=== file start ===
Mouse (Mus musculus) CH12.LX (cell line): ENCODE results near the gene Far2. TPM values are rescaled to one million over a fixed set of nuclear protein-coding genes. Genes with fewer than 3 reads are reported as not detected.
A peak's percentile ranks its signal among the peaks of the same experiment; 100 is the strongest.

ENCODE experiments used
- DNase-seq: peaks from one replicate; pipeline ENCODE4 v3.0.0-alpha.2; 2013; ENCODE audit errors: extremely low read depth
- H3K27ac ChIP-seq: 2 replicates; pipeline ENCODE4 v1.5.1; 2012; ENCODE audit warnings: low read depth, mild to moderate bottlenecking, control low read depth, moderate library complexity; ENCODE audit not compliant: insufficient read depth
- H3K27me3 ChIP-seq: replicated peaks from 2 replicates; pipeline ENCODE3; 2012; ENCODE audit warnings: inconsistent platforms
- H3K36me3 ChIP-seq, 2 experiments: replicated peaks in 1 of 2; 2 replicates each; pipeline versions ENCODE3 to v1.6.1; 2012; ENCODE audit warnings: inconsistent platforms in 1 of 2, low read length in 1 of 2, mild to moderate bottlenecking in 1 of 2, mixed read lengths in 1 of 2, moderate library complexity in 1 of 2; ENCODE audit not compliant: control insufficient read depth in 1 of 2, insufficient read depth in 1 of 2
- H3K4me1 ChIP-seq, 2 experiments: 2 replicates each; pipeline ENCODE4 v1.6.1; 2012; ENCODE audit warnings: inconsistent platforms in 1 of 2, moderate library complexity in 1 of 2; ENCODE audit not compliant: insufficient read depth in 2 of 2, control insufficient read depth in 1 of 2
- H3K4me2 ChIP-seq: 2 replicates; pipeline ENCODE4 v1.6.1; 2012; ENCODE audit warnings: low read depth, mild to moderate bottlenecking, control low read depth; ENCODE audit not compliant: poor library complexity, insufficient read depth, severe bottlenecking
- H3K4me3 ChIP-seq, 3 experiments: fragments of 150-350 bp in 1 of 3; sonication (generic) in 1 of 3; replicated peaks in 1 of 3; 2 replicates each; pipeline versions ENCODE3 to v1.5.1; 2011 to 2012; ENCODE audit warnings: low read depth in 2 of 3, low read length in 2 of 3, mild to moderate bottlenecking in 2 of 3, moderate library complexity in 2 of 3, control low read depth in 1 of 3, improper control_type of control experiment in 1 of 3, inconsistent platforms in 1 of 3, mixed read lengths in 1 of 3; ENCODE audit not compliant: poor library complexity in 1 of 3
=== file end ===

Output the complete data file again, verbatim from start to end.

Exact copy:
Mouse (Mus musculus) CH12.LX (cell line): ENCODE results near the gene Far2. TPM values are rescaled to one million over a fixed set of nuclear protein-coding genes. Genes with fewer than 3 reads are reported as not detected.
A peak's percentile ranks its signal among the peaks of the same experiment; 100 is the strongest.

ENCODE experiments used
- DNase-seq: peaks from one replicate; pipeline ENCODE4 v3.0.0-alpha.2; 2013; ENCODE audit errors: extremely low read depth
- H3K27ac ChIP-seq: 2 replicates; pipeline ENCODE4 v1.5.1; 2012; ENCODE audit warnings: low read depth, mild to moderate bottlenecking, control low read depth, moderate library complexity; ENCODE audit not compliant: insufficient read depth
- H3K27me3 ChIP-seq: replicated peaks from 2 replicates; pipeline ENCODE3; 2012; ENCODE audit warnings: inconsistent platforms
- H3K36me3 ChIP-seq, 2 experiments: replicated peaks in 1 of 2; 2 replicates each; pipeline versions ENCODE3 to v1.6.1; 2012; ENCODE audit warnings: inconsistent platforms in 1 of 2, low read length in 1 of 2, mild to moderate bottlenecking in 1 of 2, mixed read lengths in 1 of 2, moderate library complexity in 1 of 2; ENCODE audit not compliant: control insufficient read depth in 1 of 2, insufficient read depth in 1 of 2
- H3K4me1 ChIP-seq, 2 experiments: 2 replicates each; pipeline ENCODE4 v1.6.1; 2012; ENCODE audit warnings: inconsistent platforms in 1 of 2, moderate library complexity in 1 of 2; ENCODE audit not compliant: insufficient read depth in 2 of 2, control insufficient read depth in 1 of 2
- H3K4me2 ChIP-seq: 2 replicates; pipeline ENCODE4 v1.6.1; 2012; ENCODE audit warnings: low read depth, mild to moderate bottlenecking, control low read depth; ENCODE audit not compliant: poor library complexity, insufficient read depth, severe bottlenecking
- H3K4me3 ChIP-seq, 3 experiments: fragments of 150-350 bp in 1 of 3; sonication (generic) in 1 of 3; replicated peaks in 1 of 3; 2 replicates each; pipeline versions ENCODE3 to v1.5.1; 2011 to 2012; ENCODE audit warnings: low read depth in 2 of 3, low read length in 2 of 3, mild to moderate bottlenecking in 2 of 3, moderate library complexity in 2 of 3, control low read depth in 1 of 3, improper control_type of control experiment in 1 of 3, inconsistent platforms in 1 of 3, mixed read lengths in 1 of 3; ENCODE audit not compliant: poor library complexity in 1 of 3